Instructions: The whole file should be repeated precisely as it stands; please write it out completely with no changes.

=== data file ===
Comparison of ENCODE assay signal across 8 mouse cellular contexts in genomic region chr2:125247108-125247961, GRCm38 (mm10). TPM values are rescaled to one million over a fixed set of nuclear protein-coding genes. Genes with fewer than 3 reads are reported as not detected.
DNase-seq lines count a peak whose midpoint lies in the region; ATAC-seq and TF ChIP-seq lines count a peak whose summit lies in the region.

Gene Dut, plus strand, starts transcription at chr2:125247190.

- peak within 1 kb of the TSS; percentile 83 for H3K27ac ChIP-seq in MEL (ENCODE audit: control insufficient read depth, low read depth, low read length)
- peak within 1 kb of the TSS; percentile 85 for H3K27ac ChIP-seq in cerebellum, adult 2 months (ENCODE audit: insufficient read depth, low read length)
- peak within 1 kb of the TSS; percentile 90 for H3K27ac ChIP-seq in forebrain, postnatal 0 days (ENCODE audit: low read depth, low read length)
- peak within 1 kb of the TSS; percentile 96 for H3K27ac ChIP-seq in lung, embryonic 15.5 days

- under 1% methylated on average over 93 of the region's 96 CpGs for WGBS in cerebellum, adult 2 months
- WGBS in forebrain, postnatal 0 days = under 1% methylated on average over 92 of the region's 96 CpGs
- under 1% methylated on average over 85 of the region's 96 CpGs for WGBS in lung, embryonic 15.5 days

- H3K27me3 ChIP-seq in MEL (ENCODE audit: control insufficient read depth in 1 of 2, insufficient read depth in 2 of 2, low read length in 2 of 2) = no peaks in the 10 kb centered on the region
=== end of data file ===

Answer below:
Comparison of ENCODE assay signal across 8 mouse cellular contexts in genomic region chr2:125247108-125247961, GRCm38 (mm10). TPM values are rescaled to one million over a fixed set of nuclear protein-coding genes. Genes with fewer than 3 reads are reported as not detected.
DNase-seq lines count a peak whose midpoint lies in the region; ATAC-seq and TF ChIP-seq lines count a peak whose summit lies in the region.

Gene Dut, plus strand, starts transcription at chr2:125247190.

- peak within 1 kb of the TSS; percentile 83 for H3K27ac ChIP-seq in MEL (ENCODE audit: control insufficient read depth, low read depth, low read length)
- peak within 1 kb of the TSS; percentile 85 for H3K27ac ChIP-seq in cerebellum, adult 2 months (ENCODE audit: insufficient read depth, low read length)
- peak within 1 kb of the TSS; percentile 90 for H3K27ac ChIP-seq in forebrain, postnatal 0 days (ENCODE audit: low read depth, low read length)
- peak within 1 kb of the TSS; percentile 96 for H3K27ac ChIP-seq in lung, embryonic 15.5 days

- under 1% methylated on average over 93 of the region's 96 CpGs for WGBS in cerebellum, adult 2 months
- WGBS in forebrain, postnatal 0 days = under 1% methylated on average over 92 of the region's 96 CpGs
- under 1% methylated on average over 85 of the region's 96 CpGs for WGBS in lung, embryonic 15.5 days

- H3K27me3 ChIP-seq in MEL (ENCODE audit: control insufficient read depth in 1 of 2, insufficient read depth in 2 of 2, low read length in 2 of 2) = no peaks in the 10 kb centered on the region